MOZILLA has shown off a prototype for a smartphone that will cost just $25 (£15). The phone will be aimed at the growing market in the developing world.
At Mobile World Congress in Barcelona, Mozilla – a company known primarily for its internet browser Firefox – announced a new partnership with Chinese chip designer Spreadtrum Communications that it believes will make smartphones that cost less than $25 a real possibility.
"We're working with [Spreadtrum] to break through the $50 barrier, which is hard," Mozilla Chief Technology Officer Brendan Eich told CNET's Stephen Shankland.
The phone will be aimed at "cost-sensitive" markets such as India and Indonesia, CNET reports. The device will not be as powerful as top-end smartphones, but will be able to access mobile internet and be able to run apps, which regular "feature" mobile phones cannot do.
"These solutions expand the global accessibility of open web smartphones to first-time and entry-level smartphone buyers by reducing the time and cost required for handset makers to bring these devices to market," said Spreadtrum.
The new phones will run Firefox OS, and, according to Mozilla, could bring an end to feature phones. "The combination of Firefox OS with Spreadtrum's entry-level smartphone platforms has the potential to dramatically extend the reach of smartphones and the Web globally," said Dr Li Gong, Mozilla Senior Vice President of Mobile Devices and President of Asia Operations.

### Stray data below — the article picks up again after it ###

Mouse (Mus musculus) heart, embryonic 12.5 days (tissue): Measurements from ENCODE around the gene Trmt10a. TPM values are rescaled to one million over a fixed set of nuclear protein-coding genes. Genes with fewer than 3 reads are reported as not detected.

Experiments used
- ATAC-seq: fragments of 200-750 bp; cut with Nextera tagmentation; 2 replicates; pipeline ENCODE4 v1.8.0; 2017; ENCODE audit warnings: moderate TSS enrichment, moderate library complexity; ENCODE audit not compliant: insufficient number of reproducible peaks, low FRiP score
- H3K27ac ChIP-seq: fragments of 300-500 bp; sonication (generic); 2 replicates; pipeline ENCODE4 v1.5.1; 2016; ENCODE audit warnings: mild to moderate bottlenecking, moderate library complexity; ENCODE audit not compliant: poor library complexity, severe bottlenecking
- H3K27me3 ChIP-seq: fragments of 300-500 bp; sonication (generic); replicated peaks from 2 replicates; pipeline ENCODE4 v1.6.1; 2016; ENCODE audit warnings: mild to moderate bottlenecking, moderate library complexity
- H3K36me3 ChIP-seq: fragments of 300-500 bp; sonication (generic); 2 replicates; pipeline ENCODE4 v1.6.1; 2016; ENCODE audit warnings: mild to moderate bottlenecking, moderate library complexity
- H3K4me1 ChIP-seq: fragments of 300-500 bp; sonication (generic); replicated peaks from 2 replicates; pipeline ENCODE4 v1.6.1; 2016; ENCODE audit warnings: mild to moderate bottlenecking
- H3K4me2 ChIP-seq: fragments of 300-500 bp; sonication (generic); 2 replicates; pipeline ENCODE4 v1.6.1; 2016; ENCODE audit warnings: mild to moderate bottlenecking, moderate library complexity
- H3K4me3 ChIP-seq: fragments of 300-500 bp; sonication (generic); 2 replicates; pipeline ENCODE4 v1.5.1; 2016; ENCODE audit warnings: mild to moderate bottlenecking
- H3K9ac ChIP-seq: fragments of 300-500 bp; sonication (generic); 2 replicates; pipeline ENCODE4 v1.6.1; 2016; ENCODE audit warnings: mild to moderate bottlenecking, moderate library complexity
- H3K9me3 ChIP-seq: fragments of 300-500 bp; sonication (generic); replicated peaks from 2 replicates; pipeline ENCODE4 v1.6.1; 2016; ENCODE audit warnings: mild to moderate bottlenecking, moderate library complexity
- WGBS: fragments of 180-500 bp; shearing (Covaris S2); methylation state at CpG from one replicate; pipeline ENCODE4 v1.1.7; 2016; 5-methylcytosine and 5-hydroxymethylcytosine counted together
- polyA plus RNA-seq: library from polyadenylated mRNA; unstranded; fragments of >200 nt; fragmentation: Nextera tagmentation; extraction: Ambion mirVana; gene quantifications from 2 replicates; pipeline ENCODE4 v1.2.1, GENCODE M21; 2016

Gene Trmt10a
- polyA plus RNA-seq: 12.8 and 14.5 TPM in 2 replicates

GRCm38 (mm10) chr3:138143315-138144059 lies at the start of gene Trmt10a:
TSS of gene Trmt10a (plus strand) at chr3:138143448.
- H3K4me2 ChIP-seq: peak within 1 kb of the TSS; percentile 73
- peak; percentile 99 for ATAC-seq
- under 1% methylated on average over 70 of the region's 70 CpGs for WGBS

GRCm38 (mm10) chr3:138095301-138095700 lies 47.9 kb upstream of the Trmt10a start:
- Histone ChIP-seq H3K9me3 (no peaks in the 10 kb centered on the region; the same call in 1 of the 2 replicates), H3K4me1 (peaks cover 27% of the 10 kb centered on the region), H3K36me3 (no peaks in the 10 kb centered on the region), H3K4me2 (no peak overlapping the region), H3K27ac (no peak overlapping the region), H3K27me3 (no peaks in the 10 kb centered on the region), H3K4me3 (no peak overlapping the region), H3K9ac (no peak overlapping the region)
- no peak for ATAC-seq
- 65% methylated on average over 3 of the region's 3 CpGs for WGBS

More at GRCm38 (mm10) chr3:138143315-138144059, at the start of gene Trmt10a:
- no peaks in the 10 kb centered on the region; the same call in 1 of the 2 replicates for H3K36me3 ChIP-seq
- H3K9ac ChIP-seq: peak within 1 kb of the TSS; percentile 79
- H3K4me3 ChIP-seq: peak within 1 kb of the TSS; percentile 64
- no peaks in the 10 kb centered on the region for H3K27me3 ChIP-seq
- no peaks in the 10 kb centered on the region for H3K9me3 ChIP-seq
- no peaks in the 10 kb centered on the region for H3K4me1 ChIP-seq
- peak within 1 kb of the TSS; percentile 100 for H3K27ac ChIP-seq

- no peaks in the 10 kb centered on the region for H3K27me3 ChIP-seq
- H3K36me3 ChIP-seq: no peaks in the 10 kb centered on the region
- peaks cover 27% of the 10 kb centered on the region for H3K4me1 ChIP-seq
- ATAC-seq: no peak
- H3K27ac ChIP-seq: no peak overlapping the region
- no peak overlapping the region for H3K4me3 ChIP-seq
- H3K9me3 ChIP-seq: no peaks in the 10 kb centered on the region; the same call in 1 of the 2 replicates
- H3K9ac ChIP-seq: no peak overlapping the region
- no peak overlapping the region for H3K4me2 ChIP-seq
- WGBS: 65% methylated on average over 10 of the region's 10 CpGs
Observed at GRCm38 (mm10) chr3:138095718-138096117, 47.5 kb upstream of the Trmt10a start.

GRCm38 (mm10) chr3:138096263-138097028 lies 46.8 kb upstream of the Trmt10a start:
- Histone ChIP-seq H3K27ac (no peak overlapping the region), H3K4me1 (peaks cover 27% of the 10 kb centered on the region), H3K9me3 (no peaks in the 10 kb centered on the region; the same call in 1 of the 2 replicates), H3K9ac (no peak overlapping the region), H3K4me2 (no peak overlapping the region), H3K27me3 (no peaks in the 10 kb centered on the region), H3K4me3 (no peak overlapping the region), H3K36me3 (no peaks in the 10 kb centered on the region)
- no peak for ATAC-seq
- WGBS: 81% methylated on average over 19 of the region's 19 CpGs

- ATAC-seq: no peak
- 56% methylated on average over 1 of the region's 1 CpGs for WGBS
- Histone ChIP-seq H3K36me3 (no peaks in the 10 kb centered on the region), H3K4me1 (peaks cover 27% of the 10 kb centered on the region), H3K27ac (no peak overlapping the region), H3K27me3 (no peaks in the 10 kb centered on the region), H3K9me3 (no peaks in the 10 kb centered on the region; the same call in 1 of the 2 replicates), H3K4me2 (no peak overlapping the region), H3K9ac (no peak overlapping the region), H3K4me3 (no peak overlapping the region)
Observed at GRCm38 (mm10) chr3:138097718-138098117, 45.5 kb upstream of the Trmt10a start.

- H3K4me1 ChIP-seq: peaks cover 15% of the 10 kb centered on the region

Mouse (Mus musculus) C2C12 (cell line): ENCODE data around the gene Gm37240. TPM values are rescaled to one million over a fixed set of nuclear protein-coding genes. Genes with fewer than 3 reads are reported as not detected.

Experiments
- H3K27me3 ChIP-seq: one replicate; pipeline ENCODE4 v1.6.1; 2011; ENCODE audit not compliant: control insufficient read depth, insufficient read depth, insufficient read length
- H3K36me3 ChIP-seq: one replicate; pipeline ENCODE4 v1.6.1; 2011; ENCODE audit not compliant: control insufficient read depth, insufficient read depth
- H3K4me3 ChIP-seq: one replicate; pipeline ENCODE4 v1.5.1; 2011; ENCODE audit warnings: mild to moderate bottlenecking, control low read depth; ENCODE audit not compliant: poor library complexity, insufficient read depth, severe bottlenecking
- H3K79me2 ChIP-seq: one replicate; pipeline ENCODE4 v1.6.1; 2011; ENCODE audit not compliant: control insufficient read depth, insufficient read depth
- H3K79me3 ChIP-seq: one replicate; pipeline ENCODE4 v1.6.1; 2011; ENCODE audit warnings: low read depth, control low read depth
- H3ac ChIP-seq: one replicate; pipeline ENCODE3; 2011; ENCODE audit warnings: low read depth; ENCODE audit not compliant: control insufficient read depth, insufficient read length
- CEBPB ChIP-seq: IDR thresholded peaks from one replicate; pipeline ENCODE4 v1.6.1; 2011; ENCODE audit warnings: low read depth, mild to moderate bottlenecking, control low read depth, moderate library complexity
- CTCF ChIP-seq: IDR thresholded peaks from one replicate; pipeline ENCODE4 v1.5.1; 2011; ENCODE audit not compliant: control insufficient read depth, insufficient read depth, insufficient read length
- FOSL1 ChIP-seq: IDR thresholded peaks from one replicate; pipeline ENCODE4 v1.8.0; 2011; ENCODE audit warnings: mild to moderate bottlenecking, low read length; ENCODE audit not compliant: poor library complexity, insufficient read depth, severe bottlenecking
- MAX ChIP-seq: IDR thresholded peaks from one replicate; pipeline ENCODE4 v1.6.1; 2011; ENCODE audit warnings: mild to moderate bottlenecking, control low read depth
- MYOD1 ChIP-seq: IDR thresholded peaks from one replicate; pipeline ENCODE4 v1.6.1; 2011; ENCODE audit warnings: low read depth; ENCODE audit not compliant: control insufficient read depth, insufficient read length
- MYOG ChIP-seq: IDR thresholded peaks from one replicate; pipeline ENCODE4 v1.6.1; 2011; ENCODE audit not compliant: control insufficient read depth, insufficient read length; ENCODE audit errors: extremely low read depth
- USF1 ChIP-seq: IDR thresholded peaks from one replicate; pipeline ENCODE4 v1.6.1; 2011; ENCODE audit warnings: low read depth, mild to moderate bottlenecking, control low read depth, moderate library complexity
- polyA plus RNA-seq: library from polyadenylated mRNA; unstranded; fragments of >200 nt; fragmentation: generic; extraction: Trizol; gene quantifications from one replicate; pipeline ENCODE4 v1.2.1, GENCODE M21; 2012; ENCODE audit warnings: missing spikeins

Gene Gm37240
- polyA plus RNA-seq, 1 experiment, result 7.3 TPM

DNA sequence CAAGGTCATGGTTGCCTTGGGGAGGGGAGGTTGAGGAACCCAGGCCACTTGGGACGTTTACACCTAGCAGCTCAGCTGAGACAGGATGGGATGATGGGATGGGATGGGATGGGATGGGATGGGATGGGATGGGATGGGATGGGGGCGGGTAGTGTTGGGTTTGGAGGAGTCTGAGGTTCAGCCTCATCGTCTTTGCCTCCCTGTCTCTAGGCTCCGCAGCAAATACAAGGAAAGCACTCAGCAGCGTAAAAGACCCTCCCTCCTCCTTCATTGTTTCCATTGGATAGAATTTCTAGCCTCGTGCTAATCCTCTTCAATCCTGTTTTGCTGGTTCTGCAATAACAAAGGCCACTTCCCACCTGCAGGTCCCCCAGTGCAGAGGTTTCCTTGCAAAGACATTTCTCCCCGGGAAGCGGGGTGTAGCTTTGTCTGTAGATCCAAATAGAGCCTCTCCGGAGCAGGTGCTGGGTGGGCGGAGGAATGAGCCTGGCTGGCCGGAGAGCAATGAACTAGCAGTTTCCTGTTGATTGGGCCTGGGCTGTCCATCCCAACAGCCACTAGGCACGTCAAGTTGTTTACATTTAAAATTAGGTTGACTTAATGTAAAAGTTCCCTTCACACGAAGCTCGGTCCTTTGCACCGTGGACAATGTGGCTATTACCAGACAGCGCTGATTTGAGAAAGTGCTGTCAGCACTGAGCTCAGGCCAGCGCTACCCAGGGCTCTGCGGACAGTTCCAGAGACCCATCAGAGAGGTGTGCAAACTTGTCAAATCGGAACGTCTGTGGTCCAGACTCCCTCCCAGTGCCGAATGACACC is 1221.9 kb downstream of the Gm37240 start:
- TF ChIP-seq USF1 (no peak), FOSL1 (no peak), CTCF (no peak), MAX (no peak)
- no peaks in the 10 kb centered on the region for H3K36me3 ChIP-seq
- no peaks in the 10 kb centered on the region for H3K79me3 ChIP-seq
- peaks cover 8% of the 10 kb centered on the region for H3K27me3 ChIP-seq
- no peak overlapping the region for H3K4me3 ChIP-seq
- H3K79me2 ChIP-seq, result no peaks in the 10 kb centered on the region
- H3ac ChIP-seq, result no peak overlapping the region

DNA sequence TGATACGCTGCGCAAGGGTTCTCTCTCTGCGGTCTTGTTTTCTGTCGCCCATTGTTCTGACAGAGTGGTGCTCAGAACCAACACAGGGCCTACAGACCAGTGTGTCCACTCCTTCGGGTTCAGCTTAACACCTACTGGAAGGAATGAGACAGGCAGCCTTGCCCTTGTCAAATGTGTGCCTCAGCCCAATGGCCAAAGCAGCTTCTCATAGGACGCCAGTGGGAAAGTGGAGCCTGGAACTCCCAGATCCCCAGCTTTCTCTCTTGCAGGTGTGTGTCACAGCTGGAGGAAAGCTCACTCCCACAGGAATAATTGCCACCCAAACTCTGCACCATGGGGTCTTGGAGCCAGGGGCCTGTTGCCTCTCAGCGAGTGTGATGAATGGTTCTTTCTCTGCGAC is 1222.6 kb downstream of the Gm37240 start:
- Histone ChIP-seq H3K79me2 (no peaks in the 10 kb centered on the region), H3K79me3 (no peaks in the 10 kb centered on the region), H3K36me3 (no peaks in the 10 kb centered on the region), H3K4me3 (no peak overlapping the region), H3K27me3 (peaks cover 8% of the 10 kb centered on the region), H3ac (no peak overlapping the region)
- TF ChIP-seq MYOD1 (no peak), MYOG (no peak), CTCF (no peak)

Devices running Firefox OS are already available in 15 markets on three different devices, but Mozilla hopes to expand rapidly, by entering the Latin American market, ZDNet reports. Even more lucrative could be the company's push into East Asia where Chinese network ZTE plans to add two new Firefox OS-powered models to its line-up, which experts believe could generate one million sales by the end of the year.
However, many observers predict that Mozilla ultra-cheap smartphone will not have an easy ride. "It will face stern competition from bigger, more established brands," the BBC says.
Shankland of CNET agrees: "Today, Apple's iOS and Google's Android dominate the market for smartphones and tablets," he says. "It's hard to compete against an incumbent that's got millions of users, hundreds of thousands of apps, and few signs of the complacency that can open a door for challengers."
MWC 2014 preview: Bendy screens, mini phones, super cameras
TECH nerds rejoice! Mobile World Congress is finally here, and 2014 promises to be a bumper year for new phone launches, with most of the big players expected to unveil flagship models at the Barcelona conference. So what can we look forward to now that the conference is underway?
Check One 2